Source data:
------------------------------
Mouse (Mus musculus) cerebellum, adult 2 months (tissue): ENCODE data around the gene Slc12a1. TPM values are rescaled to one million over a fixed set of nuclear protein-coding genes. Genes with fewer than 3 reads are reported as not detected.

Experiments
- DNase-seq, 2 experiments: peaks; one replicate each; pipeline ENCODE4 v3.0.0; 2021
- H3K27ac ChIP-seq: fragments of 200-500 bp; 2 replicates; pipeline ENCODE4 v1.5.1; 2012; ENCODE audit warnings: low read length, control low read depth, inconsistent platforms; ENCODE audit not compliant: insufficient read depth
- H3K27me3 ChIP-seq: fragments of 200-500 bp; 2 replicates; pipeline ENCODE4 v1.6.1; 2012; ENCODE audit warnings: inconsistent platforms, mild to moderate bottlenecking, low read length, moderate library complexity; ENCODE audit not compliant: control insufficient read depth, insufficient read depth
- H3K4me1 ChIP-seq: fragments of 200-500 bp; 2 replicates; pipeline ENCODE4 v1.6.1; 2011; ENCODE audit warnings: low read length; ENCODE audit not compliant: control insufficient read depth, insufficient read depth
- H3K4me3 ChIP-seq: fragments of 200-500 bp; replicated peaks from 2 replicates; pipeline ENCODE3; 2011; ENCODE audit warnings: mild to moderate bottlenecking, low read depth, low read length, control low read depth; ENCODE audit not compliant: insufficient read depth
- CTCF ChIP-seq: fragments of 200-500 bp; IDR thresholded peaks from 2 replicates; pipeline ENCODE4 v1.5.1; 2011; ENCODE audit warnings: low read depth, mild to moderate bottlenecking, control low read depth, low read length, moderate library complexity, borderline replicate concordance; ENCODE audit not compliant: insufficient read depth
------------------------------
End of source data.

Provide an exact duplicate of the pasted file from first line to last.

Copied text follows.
Mouse (Mus musculus) cerebellum, adult 2 months (tissue): ENCODE data around the gene Slc12a1. TPM values are rescaled to one million over a fixed set of nuclear protein-coding genes. Genes with fewer than 3 reads are reported as not detected.

Experiments
- DNase-seq, 2 experiments: peaks; one replicate each; pipeline ENCODE4 v3.0.0; 2021
- H3K27ac ChIP-seq: fragments of 200-500 bp; 2 replicates; pipeline ENCODE4 v1.5.1; 2012; ENCODE audit warnings: low read length, control low read depth, inconsistent platforms; ENCODE audit not compliant: insufficient read depth
- H3K27me3 ChIP-seq: fragments of 200-500 bp; 2 replicates; pipeline ENCODE4 v1.6.1; 2012; ENCODE audit warnings: inconsistent platforms, mild to moderate bottlenecking, low read length, moderate library complexity; ENCODE audit not compliant: control insufficient read depth, insufficient read depth
- H3K4me1 ChIP-seq: fragments of 200-500 bp; 2 replicates; pipeline ENCODE4 v1.6.1; 2011; ENCODE audit warnings: low read length; ENCODE audit not compliant: control insufficient read depth, insufficient read depth
- H3K4me3 ChIP-seq: fragments of 200-500 bp; replicated peaks from 2 replicates; pipeline ENCODE3; 2011; ENCODE audit warnings: mild to moderate bottlenecking, low read depth, low read length, control low read depth; ENCODE audit not compliant: insufficient read depth
- CTCF ChIP-seq: fragments of 200-500 bp; IDR thresholded peaks from 2 replicates; pipeline ENCODE4 v1.5.1; 2011; ENCODE audit warnings: low read depth, mild to moderate bottlenecking, control low read depth, low read length, moderate library complexity, borderline replicate concordance; ENCODE audit not compliant: insufficient read depth